Responding to the Opioid Crisis
Update as of September 2, 2022: The Calgary Drop-In Centre and the Government of Alberta have decided not to pursue opening an Overdose Prevention Site at the DI.
Throughout the summer, the Calgary Drop-In Centre was exploring recovery-oriented services to help combat the opioid crisis that is affecting not only Calgary, but all of Canada. In the months of July, we hosted Community Information Sessions in the surrounding areas, and valued the range of feedback we heard from passionate Calgarians. We have also been collecting feedback online through our feedback form which can be found further down on this website, as well as all the messages sent to CommunityFeedback@thedi.ca.
These remarks have been a valuable part in our continuing conversations with the Government of Alberta, the City of Calgary and its departments of Calgary Police Services and Calgary Bylaw Services, as well as Alberta Health Services. As of September 2, 2022, the decision has been made by all parties not to pursue an Overdose Prevention Site within the Calgary Drop-In Centre. Other recovery-oriented services are still being explored.
The following is a statement from Michael Ellis, the MLA for Calgary-West and the Associate Minister of Mental Health and Addictions in Alberta.
Over the past year Alberta’s government has been working closely with the Calgary Drop-In Centre to establish a small-scale overdose prevention service to prevent deadly overdoses from occurring in and around the Drop-In Centre. The Calgary Drop-In Centre, in partnership with Alberta’s government has listened to the community and heard significant concerns of surrounding communities and stakeholders. We have jointly determined not to process with this proposed overdose prevention site.
Instead, Alberta’s government will be supporting the Calgary Drop-In Centre to establish a medical detox and a dynamic outreach and overdose response in the community.
Alberta’s government will continue to work with the City of Calgary and local residents, business owners, and stakeholders to establish a more suitable overdose prevention model within Calgary than what currently exists.
The DI remains committed to working in partnership with the government on alternative solutions to address the rates of drug poisonings the DI is experiencing and find innovative ways to support those we serve as well as the staff tasked with responding to this crisis. Medically-supported withdrawal management is under development as well as transition to recovery supports while individuals are waiting to access treatment or just need a bit of extra support before getting housed.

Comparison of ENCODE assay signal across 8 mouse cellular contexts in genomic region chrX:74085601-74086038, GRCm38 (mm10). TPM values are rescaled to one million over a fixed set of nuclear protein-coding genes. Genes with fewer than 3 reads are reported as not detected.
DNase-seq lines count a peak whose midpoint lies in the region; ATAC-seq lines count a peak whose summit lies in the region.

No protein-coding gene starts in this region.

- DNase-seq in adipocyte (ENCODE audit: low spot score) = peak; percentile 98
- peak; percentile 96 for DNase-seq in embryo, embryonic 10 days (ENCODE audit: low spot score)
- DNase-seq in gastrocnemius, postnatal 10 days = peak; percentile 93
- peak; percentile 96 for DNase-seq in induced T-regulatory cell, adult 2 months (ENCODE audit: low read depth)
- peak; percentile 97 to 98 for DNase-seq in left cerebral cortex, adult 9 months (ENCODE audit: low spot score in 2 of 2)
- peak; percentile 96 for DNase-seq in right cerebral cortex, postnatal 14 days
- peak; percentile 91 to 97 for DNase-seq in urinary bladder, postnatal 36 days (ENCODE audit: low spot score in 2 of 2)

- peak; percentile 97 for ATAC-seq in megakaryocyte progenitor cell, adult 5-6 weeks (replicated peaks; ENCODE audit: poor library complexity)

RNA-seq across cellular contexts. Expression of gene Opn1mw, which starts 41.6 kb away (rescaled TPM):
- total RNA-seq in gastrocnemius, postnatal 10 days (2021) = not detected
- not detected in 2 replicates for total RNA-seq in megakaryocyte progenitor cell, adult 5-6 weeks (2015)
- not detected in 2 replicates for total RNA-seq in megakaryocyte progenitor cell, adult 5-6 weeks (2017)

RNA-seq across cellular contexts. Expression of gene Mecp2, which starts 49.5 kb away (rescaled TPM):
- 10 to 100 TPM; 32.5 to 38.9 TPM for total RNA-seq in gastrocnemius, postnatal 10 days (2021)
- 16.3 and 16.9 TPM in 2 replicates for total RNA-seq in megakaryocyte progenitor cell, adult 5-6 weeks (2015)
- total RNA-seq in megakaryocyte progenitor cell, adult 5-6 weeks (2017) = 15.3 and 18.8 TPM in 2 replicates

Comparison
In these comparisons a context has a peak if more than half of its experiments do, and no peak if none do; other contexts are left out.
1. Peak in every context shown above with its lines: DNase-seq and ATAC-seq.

Thank you to all community members who took the time this summer to invest in potential solutions to the opioid crisis. This is not a situation that can be solved by one person or agency, and we look forward to future community collaboration to help address the issues facing us.
The Calgary Drop-In Centre is exploring recovery-oriented services which can save lives.
Here in Alberta and across Canada, the effects of the opioid crisis have had a devastating effect throughout our communities. Sadly, in 2021, 500 families in Calgary lost a loved one due to a suspected drug poisoning. While there has been a slight reduction in overall opioid related deaths across our province, we are still faced with an opioid crisis at our shelter and surrounding communities.
This is also the reality at the Calgary Drop-In Centre. Back in 2018, the DI responded to six drug poisonings a month. Fast-forward to 2022, and we are on track to see an average of 125 drug poisonings per month. That is about 4.25 drug poisonings per day.
The current approach of abstinence and reversals needs to change, as reactively responding to drug poisonings is not sustainable. With only 70 publicly funded detox beds available in Calgary, options are limited even for those who want to make a change.
Dedicated recovery-oriented programming is required to address the opioid crisis that presently overwhelms both our shelter and our community, and can provide relief and hope for those suffering directly and for the frontline staff who have provided the necessary emergency services throughout the crisis.